> > 8a.  PDUs containing row operation data shall use the same PDUs
> >      as currently defined.  Row deletion shell be
> >      accomplished with either a RowStatus object, or with
> >      a simplified RowStatus-like object that expresses
> >      a combination of rowState semantics (NotReady,
> > NotInService and Active)
> >      with the ability to suspend or delete a row.  (Note that
> >      getBulk or getCols is a separate issue).
> >
> > 8b.  New PDUs shall be created to support row operations.
>         How about:
> 8.      Row operations MUST be able to be performed with existing PDUs.
>         New PDUs may be created for row operations if they will
>         measureably improve performance of row operations.
> > 9a.  RowOp requests MUST use existing PDU
> >      and varbind structures (even if this
> >      leads to less than optimal efficiency
> >      and/or makes it harder to write/execute
> >      agent code).
> >
> > 9b.  Row operations requests may use aggregate variable binding
> >      structures to express row operation semantics.
>         Huh?  This smells like the #8 twins in different jackets.

One big question is do we use existing PDUs and data structures
to their best effect, or do we define new ones?  What considerations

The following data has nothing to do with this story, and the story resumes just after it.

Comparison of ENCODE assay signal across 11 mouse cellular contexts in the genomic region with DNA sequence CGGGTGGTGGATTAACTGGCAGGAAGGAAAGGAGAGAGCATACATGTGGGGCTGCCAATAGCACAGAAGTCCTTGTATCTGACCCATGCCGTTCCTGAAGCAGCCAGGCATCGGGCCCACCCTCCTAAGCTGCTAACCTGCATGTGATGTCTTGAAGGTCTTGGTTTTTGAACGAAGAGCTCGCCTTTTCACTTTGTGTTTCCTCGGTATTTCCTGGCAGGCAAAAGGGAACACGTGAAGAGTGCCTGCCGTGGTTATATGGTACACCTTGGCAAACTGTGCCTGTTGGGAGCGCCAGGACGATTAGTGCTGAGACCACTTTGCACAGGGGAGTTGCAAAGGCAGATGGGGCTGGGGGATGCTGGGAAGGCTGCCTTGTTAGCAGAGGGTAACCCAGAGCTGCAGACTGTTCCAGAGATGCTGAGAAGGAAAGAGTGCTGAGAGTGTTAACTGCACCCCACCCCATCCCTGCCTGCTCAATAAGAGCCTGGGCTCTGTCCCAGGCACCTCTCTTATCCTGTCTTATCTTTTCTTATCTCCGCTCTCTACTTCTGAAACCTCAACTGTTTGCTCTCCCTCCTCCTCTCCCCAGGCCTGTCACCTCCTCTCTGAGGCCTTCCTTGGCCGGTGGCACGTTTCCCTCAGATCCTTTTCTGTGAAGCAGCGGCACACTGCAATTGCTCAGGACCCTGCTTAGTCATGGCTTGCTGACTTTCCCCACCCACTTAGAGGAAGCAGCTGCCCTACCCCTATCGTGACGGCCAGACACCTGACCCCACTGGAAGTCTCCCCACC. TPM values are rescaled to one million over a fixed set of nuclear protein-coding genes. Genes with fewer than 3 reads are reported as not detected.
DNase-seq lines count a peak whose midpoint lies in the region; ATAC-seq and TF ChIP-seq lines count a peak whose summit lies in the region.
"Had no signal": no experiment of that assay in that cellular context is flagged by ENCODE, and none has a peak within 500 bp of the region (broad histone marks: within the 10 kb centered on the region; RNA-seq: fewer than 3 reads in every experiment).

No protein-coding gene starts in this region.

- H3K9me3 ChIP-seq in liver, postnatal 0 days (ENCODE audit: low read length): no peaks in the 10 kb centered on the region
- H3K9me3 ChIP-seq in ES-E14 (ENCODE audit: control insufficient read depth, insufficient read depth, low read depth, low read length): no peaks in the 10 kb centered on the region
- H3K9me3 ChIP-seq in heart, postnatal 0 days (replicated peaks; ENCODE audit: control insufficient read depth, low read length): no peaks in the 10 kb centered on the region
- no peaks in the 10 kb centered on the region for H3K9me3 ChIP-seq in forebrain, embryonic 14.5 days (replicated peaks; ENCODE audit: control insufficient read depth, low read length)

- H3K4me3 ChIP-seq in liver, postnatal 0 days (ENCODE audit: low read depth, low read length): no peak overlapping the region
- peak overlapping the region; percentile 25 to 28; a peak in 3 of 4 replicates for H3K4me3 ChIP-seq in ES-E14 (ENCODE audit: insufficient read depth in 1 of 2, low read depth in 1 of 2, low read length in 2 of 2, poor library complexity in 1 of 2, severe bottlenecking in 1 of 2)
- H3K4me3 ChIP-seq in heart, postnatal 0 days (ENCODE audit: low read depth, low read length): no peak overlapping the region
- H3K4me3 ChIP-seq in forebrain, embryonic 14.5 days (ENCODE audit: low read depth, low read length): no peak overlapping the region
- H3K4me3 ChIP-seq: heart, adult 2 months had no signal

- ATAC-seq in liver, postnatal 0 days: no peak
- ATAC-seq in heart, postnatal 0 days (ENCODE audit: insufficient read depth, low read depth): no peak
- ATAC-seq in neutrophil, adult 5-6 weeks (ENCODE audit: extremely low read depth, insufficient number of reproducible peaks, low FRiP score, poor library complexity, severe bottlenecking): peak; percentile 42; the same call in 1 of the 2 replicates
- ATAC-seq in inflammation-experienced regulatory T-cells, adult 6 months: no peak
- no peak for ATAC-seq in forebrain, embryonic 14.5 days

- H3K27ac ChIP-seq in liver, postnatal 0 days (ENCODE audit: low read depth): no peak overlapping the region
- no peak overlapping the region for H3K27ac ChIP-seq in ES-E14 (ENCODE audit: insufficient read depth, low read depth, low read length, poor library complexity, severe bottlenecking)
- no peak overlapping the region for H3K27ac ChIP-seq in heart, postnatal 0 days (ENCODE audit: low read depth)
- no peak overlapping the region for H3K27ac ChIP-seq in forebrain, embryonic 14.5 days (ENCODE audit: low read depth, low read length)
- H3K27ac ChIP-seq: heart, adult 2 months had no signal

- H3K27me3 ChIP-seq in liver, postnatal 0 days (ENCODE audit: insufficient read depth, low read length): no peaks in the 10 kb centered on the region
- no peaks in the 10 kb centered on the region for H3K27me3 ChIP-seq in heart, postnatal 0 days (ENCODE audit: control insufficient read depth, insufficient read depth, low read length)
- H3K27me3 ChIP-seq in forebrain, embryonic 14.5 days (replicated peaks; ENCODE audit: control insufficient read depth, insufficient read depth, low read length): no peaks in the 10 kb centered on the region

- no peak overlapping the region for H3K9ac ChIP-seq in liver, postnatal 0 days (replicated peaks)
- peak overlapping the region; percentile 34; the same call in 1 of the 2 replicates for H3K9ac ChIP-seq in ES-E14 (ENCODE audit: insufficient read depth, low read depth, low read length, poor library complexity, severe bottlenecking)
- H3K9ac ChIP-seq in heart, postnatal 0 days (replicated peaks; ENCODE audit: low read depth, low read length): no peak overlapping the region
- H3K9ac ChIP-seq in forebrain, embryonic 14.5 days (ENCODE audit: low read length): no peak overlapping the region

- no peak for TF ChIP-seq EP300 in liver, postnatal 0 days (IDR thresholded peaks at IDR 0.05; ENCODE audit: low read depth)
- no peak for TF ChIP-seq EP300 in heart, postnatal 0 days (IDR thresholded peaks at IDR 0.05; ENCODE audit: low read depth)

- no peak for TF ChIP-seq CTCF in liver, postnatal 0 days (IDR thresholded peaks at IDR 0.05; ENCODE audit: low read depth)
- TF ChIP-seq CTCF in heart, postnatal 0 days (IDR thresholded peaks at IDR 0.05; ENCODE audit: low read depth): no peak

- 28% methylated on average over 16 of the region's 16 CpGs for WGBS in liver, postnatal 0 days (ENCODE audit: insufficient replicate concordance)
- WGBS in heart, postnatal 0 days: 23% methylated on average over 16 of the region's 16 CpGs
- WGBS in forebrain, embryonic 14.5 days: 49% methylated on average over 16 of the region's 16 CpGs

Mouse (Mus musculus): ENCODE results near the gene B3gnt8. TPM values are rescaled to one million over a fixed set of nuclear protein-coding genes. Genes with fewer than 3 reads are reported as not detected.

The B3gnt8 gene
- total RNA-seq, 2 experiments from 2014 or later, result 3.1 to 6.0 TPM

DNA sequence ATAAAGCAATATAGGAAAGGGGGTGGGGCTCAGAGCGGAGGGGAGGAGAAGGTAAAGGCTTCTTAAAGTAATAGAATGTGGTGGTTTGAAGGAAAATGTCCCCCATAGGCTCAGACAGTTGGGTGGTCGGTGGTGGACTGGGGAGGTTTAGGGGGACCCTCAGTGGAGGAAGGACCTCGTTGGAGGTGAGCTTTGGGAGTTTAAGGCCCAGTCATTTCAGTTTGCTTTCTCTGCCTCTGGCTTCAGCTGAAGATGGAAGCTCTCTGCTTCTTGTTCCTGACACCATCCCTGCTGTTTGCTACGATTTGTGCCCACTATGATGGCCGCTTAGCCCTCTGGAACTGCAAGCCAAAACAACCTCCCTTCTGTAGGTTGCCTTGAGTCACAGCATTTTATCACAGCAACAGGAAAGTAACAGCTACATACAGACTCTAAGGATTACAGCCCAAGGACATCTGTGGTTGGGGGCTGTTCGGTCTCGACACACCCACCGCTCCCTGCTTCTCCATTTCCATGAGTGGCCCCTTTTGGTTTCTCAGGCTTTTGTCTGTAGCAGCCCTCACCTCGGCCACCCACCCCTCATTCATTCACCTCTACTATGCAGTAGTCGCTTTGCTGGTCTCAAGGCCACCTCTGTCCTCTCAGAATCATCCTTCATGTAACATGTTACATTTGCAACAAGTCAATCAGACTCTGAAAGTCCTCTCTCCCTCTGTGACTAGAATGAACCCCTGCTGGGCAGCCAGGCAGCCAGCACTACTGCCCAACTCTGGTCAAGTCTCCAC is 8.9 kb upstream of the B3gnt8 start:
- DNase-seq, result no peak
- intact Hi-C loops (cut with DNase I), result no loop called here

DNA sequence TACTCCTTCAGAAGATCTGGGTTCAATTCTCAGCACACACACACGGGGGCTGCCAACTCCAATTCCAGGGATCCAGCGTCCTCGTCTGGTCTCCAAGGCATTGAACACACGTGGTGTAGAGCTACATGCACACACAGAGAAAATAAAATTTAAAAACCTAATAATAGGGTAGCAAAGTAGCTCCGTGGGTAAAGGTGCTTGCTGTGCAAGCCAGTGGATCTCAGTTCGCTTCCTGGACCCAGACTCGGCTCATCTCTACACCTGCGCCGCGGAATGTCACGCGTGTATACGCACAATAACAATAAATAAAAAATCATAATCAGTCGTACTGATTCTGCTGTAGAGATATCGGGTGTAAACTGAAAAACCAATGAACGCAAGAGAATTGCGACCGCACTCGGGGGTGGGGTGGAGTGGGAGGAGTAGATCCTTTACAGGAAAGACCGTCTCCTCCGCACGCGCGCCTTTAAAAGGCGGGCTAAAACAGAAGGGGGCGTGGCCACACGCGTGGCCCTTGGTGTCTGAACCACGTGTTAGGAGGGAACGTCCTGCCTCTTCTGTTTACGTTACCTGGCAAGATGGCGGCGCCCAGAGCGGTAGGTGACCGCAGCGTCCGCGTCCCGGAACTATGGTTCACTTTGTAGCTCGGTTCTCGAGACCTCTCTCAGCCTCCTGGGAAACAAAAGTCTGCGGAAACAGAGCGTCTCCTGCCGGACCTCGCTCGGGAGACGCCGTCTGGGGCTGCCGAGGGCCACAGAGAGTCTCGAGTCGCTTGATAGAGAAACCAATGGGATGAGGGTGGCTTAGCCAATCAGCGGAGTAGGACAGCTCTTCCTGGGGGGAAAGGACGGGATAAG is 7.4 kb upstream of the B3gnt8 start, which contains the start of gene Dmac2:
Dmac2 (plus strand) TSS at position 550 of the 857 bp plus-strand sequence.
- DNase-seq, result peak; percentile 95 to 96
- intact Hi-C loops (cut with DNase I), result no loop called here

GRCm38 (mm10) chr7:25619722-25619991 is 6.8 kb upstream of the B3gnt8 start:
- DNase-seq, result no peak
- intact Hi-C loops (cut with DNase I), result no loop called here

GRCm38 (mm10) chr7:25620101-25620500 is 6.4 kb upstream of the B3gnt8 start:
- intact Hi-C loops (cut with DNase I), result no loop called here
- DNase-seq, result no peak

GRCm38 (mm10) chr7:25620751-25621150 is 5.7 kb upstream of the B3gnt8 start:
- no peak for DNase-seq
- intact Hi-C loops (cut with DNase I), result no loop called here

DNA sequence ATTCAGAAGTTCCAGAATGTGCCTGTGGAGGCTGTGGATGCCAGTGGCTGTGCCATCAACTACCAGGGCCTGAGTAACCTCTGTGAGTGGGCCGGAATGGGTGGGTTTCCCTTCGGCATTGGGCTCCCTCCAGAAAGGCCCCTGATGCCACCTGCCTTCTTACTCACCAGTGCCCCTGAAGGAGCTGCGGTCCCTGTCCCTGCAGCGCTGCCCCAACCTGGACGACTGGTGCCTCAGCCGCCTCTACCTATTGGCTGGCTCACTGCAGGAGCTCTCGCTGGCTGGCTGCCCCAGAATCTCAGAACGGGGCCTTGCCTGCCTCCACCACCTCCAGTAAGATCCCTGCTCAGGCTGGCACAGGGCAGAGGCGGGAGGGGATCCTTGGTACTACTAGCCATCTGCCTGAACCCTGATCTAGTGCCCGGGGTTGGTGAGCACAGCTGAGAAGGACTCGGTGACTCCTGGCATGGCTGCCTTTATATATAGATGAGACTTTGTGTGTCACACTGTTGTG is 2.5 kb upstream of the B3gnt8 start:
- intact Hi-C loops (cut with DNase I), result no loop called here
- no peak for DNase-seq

compell us to define new ones (i.e. efficiency?  elegance?).  Is it
worth the pain to define new ones, and what pains would we experience?

For example, I surmise that the current draft does not obsolete existing
utility functions, though adding a new varbind aggregate type
might do that.  It's unclear whether new aggregate structures or PDUs
result in more efficent PDUs than the current draft.

> > 10a. RowStatus-like objects MUST not be required
> >      for rowOp requests to be supported.  In other
> >      words, a new TC (e.g. RowState) needs to be
> >      provided that separates the notions of
> >      row-state and row-fate.  Row-fate is left to protocol
> >      operations.
> >
> > 10b. Either RowStatus or RowState-like objects may be used
> >      to control row-state and row-fate.  The choice is governed
> >      by the MIB designer's requirements.
> >
> > 10c. Either RowStatus or RowState+fate (NotReady, NotInService and
> >      Active, plus ability to set Suspend and Delete)